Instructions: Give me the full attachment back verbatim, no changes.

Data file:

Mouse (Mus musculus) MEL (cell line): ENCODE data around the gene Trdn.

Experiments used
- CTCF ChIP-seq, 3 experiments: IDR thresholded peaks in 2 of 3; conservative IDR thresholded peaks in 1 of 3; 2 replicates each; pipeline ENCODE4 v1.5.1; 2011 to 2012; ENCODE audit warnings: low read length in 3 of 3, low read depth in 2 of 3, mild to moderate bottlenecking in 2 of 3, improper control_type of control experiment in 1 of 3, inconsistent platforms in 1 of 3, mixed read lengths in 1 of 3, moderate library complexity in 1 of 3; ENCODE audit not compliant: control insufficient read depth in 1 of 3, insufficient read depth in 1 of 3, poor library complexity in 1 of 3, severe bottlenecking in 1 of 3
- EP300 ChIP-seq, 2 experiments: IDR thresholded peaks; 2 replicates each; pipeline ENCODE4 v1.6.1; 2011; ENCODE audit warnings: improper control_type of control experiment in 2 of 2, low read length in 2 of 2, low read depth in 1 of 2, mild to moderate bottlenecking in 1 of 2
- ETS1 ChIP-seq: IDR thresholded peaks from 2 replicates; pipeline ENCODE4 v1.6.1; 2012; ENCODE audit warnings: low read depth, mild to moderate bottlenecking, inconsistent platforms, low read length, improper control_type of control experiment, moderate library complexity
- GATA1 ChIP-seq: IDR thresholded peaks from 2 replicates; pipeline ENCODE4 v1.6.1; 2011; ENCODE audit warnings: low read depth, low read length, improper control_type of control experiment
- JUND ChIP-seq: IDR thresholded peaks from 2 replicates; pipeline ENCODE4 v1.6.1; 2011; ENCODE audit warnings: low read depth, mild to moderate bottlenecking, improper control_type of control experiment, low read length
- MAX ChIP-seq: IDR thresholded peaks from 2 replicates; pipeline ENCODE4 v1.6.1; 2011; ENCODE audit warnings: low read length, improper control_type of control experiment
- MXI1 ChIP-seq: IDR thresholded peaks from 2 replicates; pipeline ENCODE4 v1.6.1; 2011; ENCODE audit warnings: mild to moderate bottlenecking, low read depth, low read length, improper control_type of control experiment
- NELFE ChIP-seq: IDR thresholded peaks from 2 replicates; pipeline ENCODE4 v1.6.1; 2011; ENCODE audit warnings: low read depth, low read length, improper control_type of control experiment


Mouse (Mus musculus) MEL (cell line): ENCODE data around the gene Trdn.

Experiments used
- CTCF ChIP-seq, 3 experiments: IDR thresholded peaks in 2 of 3; conservative IDR thresholded peaks in 1 of 3; 2 replicates each; pipeline ENCODE4 v1.5.1; 2011 to 2012; ENCODE audit warnings: low read length in 3 of 3, low read depth in 2 of 3, mild to moderate bottlenecking in 2 of 3, improper control_type of control experiment in 1 of 3, inconsistent platforms in 1 of 3, mixed read lengths in 1 of 3, moderate library complexity in 1 of 3; ENCODE audit not compliant: control insufficient read depth in 1 of 3, insufficient read depth in 1 of 3, poor library complexity in 1 of 3, severe bottlenecking in 1 of 3
- EP300 ChIP-seq, 2 experiments: IDR thresholded peaks; 2 replicates each; pipeline ENCODE4 v1.6.1; 2011; ENCODE audit warnings: improper control_type of control experiment in 2 of 2, low read length in 2 of 2, low read depth in 1 of 2, mild to moderate bottlenecking in 1 of 2
- ETS1 ChIP-seq: IDR thresholded peaks from 2 replicates; pipeline ENCODE4 v1.6.1; 2012; ENCODE audit warnings: low read depth, mild to moderate bottlenecking, inconsistent platforms, low read length, improper control_type of control experiment, moderate library complexity
- GATA1 ChIP-seq: IDR thresholded peaks from 2 replicates; pipeline ENCODE4 v1.6.1; 2011; ENCODE audit warnings: low read depth, low read length, improper control_type of control experiment
- JUND ChIP-seq: IDR thresholded peaks from 2 replicates; pipeline ENCODE4 v1.6.1; 2011; ENCODE audit warnings: low read depth, mild to moderate bottlenecking, improper control_type of control experiment, low read length
- MAX ChIP-seq: IDR thresholded peaks from 2 replicates; pipeline ENCODE4 v1.6.1; 2011; ENCODE audit warnings: low read length, improper control_type of control experiment
- MXI1 ChIP-seq: IDR thresholded peaks from 2 replicates; pipeline ENCODE4 v1.6.1; 2011; ENCODE audit warnings: mild to moderate bottlenecking, low read depth, low read length, improper control_type of control experiment
- NELFE ChIP-seq: IDR thresholded peaks from 2 replicates; pipeline ENCODE4 v1.6.1; 2011; ENCODE audit warnings: low read depth, low read length, improper control_type of control experiment